Configuring Proxy Chaining
Proxy chaining involves forwarding traffic from one proxy server to another. This method leverages your existing proxy servers, with no additional changes to the network. It's a quick and easy way to forward your traffic to the Zscaler service from an existing on-premise proxy. Though Zscaler supports proxy chaining, it is not recommended as a long-term solution in production environments. Multiple proxies add latency and proxy servers that support failover support only manual failover.
- Ensure that your organization has been provisioned and send the IP address of your endpoint to Customer Support (or to your Zscaler representative if you are evaluating the service).
- Log in to the service portal and add your gateway location.
- Some proxy servers can insert an X-Forwarded-For (XFF) header in outbound HTTP requests. An XFF header identifies the IP address of the original client that sent the HTTP request through the proxy server, which can then be leveraged by the service to identify the client’s sub-location. Thus, using the XFF headers, the service can apply the appropriate sub-location policy to the transaction, and if Surrogate IP is enabled on the location or sub-location, appropriate user policy to the transaction. Note that when the service forwards the traffic to its destination, it will remove this original XFF header and replace it with an XFF header that contains the IP address of the client gateway (the organization’s public IP address), ensuring that an organization's internal IP addresses are never exposed to the external world.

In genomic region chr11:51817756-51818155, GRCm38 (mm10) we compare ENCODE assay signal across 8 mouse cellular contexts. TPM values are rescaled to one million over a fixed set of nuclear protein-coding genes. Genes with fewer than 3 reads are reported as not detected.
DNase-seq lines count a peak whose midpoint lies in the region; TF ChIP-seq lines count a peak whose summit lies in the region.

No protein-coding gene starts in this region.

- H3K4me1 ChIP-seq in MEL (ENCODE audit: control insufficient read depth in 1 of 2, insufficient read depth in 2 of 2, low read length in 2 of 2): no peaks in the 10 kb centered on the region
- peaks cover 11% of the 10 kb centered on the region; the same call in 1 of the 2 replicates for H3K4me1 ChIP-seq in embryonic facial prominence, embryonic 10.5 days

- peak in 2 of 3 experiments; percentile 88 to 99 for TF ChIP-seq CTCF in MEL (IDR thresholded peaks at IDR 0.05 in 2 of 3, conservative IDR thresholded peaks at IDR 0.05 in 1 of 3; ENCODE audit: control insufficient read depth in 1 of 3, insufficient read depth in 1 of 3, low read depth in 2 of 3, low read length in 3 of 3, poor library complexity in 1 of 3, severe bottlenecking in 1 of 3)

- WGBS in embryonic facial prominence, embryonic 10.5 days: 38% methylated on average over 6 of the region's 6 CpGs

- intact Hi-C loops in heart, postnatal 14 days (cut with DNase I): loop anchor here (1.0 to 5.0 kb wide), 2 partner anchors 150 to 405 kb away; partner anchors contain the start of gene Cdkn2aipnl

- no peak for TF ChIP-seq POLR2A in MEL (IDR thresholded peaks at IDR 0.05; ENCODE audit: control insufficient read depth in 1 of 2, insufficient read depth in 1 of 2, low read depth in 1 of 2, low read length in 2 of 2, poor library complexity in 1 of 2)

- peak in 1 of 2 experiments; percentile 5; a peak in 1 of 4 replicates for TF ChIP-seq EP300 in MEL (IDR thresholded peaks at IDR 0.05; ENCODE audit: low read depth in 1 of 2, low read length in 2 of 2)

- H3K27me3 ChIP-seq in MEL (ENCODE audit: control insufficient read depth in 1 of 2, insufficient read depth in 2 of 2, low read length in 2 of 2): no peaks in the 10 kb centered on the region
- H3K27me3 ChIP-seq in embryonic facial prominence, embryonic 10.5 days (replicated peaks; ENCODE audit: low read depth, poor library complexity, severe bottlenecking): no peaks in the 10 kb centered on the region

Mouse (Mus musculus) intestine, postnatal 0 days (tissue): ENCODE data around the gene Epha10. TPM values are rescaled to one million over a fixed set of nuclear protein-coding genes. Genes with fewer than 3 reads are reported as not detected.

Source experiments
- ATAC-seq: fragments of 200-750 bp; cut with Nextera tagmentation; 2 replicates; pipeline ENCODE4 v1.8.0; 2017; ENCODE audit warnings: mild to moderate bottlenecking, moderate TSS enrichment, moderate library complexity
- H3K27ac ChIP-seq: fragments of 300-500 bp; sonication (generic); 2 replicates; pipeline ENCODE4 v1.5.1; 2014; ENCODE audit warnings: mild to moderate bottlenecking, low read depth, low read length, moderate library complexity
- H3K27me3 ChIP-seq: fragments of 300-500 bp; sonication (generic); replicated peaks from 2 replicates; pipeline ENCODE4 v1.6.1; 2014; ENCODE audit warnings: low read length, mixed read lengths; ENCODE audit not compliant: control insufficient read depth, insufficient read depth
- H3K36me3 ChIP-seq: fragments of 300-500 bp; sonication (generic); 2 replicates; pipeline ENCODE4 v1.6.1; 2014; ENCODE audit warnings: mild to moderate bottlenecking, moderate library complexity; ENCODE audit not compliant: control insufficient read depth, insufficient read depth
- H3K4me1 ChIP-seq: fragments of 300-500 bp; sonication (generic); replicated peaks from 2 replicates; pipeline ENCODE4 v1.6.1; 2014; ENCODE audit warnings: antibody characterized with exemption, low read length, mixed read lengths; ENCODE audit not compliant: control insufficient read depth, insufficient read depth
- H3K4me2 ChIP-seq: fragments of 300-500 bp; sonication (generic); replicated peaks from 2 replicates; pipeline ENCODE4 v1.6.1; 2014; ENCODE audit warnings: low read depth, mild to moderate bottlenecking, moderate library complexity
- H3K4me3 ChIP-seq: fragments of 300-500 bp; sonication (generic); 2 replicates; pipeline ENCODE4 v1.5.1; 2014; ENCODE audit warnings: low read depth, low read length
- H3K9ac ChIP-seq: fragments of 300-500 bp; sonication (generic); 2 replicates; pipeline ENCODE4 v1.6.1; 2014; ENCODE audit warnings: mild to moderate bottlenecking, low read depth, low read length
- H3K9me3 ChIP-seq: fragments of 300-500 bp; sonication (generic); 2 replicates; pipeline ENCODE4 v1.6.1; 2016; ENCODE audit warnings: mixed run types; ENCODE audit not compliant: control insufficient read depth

Furthermore, when the Zscaler service logs a transaction, it includes the source IP address, which is always the public IP address of the firewall or edge router that sent the traffic to the service. But if you want the Zscaler service to log the source IP address that is in the XFF header, you can go to the Advanced Settings page of the admin portal and enable Internal IP Logging.
- Configure your proxy server traffic to the Zscaler service.
Refer to your server’s documentation for instructions on configuring your proxy server to forward traffic to the Zscaler service. You can also refer to the following configuration examples:
Adding a Gateway Location
You will need to provide Zscaler with the public IP addresses of your Internet egress points. This “registration” process enforces the uniqueness of IP addresses, so that an organization does not inadvertently use another organization’s IP addresses. You can send the IP addresses to Customer Support (or to your Zscaler representative if you are evaluating the service). After your IP addresses have been provisioned on the service, log in to the service portal and define your organization’s gateway location as follows:
- Go to Administration > Resources > Locations.
- Click Add.
- Enter general information about the location:
- Type in its Name.
- Choose the Country.
- Enter a State/Province, if applicable.
- Choose the Time Zone of the location.
When you specify the location in a policy, the service applies the policy according to the location's time zone. For example, if a Cloud App Control policy blocks posting to Facebook between 8 a.m. and 5 p.m., and the rule is applied to locations in Spain and California, users at each location will be blocked during their respective daytime hours.
- Choose the IP addresses for the location: